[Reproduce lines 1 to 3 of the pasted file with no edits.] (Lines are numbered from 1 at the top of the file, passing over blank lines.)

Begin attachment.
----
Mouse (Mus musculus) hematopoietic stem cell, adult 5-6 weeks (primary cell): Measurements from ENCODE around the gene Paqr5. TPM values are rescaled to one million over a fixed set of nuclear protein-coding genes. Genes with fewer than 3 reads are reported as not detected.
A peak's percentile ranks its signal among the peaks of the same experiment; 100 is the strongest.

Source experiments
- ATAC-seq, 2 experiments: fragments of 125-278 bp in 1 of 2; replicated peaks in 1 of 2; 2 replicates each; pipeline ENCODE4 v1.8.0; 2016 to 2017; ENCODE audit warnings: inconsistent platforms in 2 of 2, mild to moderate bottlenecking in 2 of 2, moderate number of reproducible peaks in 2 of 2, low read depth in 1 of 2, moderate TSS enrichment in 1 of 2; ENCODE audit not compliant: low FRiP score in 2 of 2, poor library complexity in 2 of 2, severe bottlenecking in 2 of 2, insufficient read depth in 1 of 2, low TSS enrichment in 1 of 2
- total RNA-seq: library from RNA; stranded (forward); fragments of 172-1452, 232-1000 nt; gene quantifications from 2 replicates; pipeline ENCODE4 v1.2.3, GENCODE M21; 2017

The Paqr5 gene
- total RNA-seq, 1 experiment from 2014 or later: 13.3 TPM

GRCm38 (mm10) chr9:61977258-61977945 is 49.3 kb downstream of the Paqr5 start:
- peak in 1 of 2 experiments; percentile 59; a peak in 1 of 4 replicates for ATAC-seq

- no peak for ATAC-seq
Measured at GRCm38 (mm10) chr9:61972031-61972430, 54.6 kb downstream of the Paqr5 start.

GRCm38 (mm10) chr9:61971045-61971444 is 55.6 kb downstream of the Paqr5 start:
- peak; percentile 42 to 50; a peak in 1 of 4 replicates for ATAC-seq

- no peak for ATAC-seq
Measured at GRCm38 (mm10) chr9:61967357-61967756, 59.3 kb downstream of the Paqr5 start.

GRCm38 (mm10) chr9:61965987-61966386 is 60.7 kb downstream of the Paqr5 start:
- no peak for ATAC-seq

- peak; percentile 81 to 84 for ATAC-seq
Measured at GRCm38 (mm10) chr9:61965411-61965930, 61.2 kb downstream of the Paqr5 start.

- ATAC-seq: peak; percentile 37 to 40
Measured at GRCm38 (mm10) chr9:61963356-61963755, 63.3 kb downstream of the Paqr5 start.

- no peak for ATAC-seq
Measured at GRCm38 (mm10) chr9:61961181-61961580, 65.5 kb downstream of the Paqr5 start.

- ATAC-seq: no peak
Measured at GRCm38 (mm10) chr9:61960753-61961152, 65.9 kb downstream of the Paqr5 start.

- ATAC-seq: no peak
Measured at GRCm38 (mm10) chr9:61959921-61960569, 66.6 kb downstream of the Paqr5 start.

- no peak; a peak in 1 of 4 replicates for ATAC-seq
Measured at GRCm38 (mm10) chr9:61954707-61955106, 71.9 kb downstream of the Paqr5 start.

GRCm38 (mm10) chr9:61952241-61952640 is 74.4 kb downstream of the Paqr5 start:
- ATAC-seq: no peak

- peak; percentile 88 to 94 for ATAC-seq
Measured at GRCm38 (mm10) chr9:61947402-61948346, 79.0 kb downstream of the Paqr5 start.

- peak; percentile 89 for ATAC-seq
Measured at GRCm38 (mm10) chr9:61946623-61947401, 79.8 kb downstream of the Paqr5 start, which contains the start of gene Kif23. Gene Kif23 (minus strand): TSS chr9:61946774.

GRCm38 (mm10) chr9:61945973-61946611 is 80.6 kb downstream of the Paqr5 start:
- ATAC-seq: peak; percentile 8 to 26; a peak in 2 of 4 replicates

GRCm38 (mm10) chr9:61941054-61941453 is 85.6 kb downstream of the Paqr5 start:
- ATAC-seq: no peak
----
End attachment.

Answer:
Mouse (Mus musculus) hematopoietic stem cell, adult 5-6 weeks (primary cell): Measurements from ENCODE around the gene Paqr5. TPM values are rescaled to one million over a fixed set of nuclear protein-coding genes. Genes with fewer than 3 reads are reported as not detected.
A peak's percentile ranks its signal among the peaks of the same experiment; 100 is the strongest.

Source experiments